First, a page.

Serving an international
Vol. 10 No. 8 August 2008
Paul said in
What did Paul mean by this expression, and what relevance does it have for us? There is little doubt that if we had been there looking at a man who had been chained in dungeons for long hours, with a face wrinkled with the care he had for all the churches (2 Corinthians 11:28), with the disfigured body caused by the stoning at Lystra, the scars on his back from the lashes he had received (2 Corinthians 11:24-25), and the marks left on his wrists as he was chained for the hope of Israel (Acts 20:28), we would understand more clearly what he meant. Could one question the sincerity, integrity and devotion of such a one, or doubt that he belonged to Jesus?
As an interesting sidelight of my main point, let us note that these are also proofs of the reality and truthfulness of the message of the risen Lord. Paul did not merely say, “Look at what I have borne for my belief in Jesus!” He said, “I know Him in whom I have believed. I saw Him and talked with Him.” A man might die for his belief in Mohammed or Joseph Smith. There is no stronger testimony of the reality of one’s belief than the fact that one will die for it. However, that proves nothing about the truthfulness of the thing believed, but only demonstrates the strength of the belief. Paul did not die merely to attest to the strength of his belief. He died attesting to the reality of his knowledge. There is no stronger testimony to the reality of a fact than this. This is significant and very important.
Yet, my point now is slightly different. Do I bear in my body the marks of my master? The answer is a resounding, “Yes.” If I serve the Lord, there will be marks left on me. If I serve the Devil, there will be marks of my master. See a man with a bloated face from drinking alcohol, emaciated body from AIDS or some other disease that he caught from living in sin, and you will see a man who bears in his body the marks of his master. Even a look of harshness, indifference, intolerance, selfishness, frustration, worry may indicate the one you really serve. We do not mean to imply that every person with a bloated face or an emaciated body, or even one who has AIDS got it from serving the Devil. Nor do we mean that every person who serves the Devil will have those particular marks, or that one can always tell by the look on a man’s face whether or not he is serving the Devil.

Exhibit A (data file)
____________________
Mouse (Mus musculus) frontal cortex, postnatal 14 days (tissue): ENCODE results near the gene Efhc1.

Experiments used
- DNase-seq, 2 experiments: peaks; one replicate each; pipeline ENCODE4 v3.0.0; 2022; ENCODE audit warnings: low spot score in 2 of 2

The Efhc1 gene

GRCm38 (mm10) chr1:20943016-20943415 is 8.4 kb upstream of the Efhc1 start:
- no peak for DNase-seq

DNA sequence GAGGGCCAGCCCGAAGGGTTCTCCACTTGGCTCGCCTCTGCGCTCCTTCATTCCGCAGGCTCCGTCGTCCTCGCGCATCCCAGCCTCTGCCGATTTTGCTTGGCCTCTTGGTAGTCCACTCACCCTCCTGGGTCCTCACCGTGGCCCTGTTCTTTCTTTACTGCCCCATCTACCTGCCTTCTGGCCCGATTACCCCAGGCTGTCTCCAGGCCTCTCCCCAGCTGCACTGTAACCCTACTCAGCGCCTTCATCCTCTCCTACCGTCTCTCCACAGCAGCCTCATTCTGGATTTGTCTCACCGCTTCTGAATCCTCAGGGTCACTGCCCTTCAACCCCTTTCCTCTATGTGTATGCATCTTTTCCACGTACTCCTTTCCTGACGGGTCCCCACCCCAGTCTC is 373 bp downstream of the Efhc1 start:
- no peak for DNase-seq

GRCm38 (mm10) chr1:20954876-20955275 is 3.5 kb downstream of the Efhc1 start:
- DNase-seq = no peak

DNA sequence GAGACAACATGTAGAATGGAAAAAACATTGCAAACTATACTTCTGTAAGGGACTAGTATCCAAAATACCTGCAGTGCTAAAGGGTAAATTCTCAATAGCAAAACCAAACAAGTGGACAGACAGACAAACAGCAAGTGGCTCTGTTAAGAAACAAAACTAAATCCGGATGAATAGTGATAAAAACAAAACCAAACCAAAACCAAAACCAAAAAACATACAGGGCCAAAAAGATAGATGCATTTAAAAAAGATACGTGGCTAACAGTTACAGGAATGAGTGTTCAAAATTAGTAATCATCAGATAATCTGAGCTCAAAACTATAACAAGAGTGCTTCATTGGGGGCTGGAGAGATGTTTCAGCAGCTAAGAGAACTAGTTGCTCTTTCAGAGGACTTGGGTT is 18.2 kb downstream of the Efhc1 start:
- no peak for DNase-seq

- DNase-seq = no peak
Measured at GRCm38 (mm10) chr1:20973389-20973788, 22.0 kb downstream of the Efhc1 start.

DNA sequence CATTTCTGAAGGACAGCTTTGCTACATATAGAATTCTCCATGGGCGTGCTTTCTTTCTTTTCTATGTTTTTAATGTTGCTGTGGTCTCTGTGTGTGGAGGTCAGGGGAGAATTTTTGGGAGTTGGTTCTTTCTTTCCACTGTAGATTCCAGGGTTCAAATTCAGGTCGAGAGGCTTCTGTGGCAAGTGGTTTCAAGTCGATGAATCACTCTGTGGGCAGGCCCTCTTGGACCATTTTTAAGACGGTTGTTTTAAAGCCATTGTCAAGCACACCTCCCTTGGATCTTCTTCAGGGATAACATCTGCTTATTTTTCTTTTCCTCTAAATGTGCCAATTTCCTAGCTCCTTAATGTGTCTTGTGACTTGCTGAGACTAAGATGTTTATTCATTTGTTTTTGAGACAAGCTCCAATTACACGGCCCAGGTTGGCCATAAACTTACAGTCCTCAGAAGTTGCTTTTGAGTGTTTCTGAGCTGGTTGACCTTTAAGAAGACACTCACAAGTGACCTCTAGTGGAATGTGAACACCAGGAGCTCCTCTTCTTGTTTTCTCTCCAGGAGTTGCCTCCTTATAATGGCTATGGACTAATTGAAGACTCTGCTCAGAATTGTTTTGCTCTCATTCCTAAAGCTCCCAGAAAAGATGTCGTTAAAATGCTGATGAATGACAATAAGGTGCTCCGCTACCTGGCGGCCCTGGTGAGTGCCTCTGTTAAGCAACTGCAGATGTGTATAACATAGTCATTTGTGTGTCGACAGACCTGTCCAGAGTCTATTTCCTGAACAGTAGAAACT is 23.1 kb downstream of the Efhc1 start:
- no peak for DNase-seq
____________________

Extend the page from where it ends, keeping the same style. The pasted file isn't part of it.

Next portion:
We do mean that each one of us will, in some way, by the way we look, speak or act, show the marks of our master. I believe I heard Dr. George Benson tell of a man in China who joined brother Benson’s tour in order to find out how to rob or kill them. However, in the process of living and going about with them, he obeyed the Gospel, and his actual features changed so much that his uncle, who was in charge of the band of robbers, had a hard time recognizing him when he returned.
It is true that there may be wolves in sheep’s clothing, worms in apples and trees that have pretty leaves and a healthy looking trunk, but bear no fruit and are rotten inside. Yet, it is still a matter of observation that strong ruling emotions are revealed in the speech and actions of every individual. God wants His character so indelibly stamped on us that even those who observe our daily walk will see branded in us the marks of Jesus.
Although Paul was doubtless talking of the physical
wounds that he bore as a result of serving the Lord, in the broader
marks of Jesus—the things that mark us as servants of the
Lord are love for God
and man. Our love for man is demonstrated by the way we speak about him
toward him. Our love for God is demonstrated the same way. This is why
could aptly say, “If ye love me keep my commandments (John
14:15). It is
amazing beyond expression that anyone who claims to preach the Gospel
ever overlook or minimize the statement in